Violet survived a car crash which killed her older sister. The grief forces her to withdraw from her friends and boyfriend. She walks or cycles everywhere, she will not get in a car again. The words which once spilled from her mind have gone: she cannot write. The two meet at the top of their school’s bell tower, both of them are contemplating suicide.


In some ways, it is your typical young adult novel. They are intelligent, quirky, well-read individuals who quote Virginia Woolf at one another (without actually reading her work in full…I wondered what message that was supposed to send about literature? That it can be picked apart and remain intact?) There is a charm to the story, though. It encourages you to look more closely at the ordinary and mundane elements of our lives: the people and places that have become the backdrop to our inward lives.


I am not convinced, however, that its management of the theme of suicide is entirely responsible. Whilst the numbers for numerous suicide and depression helplines have been added at the back of the novel, the characters didn’t receive much support in the novel. The school counsellor consoles themselves / the reader that they did all that they could….although I probably could have done a whole lot more. Nobody cared that a teenager disappeared for weeks on end. Nobody. Not their family, their educators, their girlfriend, their friends…they all took it as typical behaviour. It all just felt a bit heavy handed and I am not convinced that including helpline numbers will convince suicidal people that there is someone who cares about them when this character went unnoticed and uncared for.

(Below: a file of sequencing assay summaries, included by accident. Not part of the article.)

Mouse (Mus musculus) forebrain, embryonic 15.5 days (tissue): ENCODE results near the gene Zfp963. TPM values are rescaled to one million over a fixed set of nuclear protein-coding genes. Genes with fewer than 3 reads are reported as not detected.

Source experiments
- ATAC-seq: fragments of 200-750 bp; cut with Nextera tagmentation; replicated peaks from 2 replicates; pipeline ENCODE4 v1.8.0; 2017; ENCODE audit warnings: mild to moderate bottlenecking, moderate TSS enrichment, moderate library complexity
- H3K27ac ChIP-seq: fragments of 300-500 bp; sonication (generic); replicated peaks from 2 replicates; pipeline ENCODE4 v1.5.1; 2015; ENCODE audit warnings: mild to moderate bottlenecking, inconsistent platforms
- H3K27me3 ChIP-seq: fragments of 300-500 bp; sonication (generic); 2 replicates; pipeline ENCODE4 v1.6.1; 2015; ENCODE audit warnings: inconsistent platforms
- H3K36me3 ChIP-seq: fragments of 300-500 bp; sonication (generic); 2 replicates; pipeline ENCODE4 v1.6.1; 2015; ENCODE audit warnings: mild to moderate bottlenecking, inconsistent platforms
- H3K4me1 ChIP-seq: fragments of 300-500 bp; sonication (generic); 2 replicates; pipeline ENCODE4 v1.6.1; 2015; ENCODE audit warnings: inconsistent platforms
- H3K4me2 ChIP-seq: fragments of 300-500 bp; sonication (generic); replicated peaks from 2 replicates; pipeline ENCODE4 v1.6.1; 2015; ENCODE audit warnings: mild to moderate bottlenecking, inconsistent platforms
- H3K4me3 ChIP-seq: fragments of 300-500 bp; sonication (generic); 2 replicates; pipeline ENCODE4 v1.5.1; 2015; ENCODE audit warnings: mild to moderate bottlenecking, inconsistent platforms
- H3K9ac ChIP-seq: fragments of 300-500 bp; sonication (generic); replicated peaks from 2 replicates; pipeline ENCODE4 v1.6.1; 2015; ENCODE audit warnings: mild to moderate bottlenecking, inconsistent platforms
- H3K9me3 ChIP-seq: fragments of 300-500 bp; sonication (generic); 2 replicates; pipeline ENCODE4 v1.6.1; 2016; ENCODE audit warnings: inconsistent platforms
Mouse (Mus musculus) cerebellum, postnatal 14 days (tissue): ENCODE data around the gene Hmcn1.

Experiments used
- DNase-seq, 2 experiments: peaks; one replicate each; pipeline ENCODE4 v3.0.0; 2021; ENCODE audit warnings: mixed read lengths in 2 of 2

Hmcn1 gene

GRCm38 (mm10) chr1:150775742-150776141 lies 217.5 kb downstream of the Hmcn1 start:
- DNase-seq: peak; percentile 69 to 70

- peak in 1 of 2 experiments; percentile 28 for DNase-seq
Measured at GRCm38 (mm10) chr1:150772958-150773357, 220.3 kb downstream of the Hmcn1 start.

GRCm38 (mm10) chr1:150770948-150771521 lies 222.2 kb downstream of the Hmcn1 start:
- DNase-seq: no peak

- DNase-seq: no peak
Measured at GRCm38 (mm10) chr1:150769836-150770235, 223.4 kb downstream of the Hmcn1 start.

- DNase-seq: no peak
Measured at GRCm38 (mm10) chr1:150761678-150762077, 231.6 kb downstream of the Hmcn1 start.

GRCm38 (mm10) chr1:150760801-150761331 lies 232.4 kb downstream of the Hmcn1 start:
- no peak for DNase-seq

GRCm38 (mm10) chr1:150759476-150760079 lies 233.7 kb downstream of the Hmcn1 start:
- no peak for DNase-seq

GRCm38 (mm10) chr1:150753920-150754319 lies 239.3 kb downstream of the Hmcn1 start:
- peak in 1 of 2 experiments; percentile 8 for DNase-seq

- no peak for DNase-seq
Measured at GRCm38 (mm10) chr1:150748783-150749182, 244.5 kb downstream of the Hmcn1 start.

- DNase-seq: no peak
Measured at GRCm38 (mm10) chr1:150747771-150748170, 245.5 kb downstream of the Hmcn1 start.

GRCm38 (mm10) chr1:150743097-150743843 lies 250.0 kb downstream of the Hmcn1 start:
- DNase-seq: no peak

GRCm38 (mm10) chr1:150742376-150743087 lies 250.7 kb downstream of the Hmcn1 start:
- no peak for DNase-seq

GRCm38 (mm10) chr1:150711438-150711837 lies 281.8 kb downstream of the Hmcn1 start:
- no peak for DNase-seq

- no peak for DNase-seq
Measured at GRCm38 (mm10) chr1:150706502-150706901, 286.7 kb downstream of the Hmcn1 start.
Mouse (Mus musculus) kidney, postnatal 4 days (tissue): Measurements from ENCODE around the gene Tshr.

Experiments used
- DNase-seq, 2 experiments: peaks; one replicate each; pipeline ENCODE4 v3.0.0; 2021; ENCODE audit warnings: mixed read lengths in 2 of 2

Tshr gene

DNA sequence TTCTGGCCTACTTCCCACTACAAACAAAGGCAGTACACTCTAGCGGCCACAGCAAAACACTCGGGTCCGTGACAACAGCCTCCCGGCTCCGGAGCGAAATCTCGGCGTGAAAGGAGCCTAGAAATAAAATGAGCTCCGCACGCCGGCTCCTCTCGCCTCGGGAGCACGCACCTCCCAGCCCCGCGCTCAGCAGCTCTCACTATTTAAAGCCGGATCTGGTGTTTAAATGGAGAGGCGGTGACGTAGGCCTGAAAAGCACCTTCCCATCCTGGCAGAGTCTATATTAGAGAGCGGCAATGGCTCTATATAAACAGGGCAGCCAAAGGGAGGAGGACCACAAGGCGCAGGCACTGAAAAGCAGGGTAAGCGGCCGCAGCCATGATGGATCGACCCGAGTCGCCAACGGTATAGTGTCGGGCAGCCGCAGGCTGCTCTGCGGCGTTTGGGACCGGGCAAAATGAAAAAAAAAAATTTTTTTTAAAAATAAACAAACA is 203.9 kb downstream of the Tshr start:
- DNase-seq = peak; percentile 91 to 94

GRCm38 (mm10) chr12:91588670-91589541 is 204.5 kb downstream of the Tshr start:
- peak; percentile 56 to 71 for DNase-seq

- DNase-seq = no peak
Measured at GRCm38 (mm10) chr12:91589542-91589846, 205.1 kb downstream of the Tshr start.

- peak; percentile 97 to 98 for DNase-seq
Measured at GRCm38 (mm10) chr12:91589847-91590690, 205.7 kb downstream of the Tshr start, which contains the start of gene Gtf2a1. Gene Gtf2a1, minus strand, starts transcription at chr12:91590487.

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Sunday, April 23, 2017

We Were Liars by E. Lockhart



My full name is Cadence Sinclair Eastman.

I live in Burlington, Vermont, with Mummy and three dogs.

I am nearly eighteen.

I own a well-used library card and not much else, though it is true I live in a grand house full of expensive, useless objects.

I used to be blond, but now my hair is black.

I used to be strong, but now I am weak.

I used to be pretty, but now I look sick.

It is true I suffer migraines since my accident.

It is true I do not suffer fools.

I like a twist of meaning. You see? Suffer migraines. Do not suffer fools. The word means almost the same as it did in the previous sentence, but not quite.

Suffer.

You could say it means endure, but that's not exactly right.



My story starts before the accident. June of the summer I was fifteen, my father ran off with some woman he loved more than us.